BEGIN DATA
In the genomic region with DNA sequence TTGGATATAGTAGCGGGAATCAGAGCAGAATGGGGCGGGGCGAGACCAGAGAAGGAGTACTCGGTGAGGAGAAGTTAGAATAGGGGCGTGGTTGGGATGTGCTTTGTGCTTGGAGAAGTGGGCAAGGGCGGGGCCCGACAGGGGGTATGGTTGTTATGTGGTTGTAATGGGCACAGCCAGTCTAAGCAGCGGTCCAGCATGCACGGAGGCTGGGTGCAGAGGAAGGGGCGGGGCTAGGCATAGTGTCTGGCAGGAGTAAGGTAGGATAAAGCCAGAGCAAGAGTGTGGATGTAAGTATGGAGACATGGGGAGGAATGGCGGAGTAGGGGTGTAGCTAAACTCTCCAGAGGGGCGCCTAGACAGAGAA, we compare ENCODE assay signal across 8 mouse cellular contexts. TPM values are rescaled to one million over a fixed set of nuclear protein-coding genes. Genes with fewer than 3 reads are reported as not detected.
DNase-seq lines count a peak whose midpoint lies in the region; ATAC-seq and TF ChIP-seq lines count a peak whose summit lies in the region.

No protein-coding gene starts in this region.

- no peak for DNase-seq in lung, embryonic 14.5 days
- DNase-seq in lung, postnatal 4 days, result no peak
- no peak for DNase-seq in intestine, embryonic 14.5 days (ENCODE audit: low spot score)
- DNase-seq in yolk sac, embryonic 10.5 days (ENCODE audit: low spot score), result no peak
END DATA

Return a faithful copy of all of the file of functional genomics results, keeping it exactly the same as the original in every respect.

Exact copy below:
In the genomic region with DNA sequence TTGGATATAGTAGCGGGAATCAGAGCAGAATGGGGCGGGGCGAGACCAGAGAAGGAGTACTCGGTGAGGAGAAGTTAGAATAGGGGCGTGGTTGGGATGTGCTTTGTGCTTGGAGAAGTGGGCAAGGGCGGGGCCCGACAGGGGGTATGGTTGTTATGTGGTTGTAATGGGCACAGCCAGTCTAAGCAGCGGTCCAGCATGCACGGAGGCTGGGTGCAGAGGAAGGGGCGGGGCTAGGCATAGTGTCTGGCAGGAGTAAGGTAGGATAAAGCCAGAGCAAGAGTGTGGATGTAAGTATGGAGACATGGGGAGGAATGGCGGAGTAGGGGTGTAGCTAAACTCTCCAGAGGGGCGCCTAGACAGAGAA, we compare ENCODE assay signal across 8 mouse cellular contexts. TPM values are rescaled to one million over a fixed set of nuclear protein-coding genes. Genes with fewer than 3 reads are reported as not detected.
DNase-seq lines count a peak whose midpoint lies in the region; ATAC-seq and TF ChIP-seq lines count a peak whose summit lies in the region.

No protein-coding gene starts in this region.

- no peak for DNase-seq in lung, embryonic 14.5 days
- DNase-seq in lung, postnatal 4 days, result no peak
- no peak for DNase-seq in intestine, embryonic 14.5 days (ENCODE audit: low spot score)
- DNase-seq in yolk sac, embryonic 10.5 days (ENCODE audit: low spot score), result no peak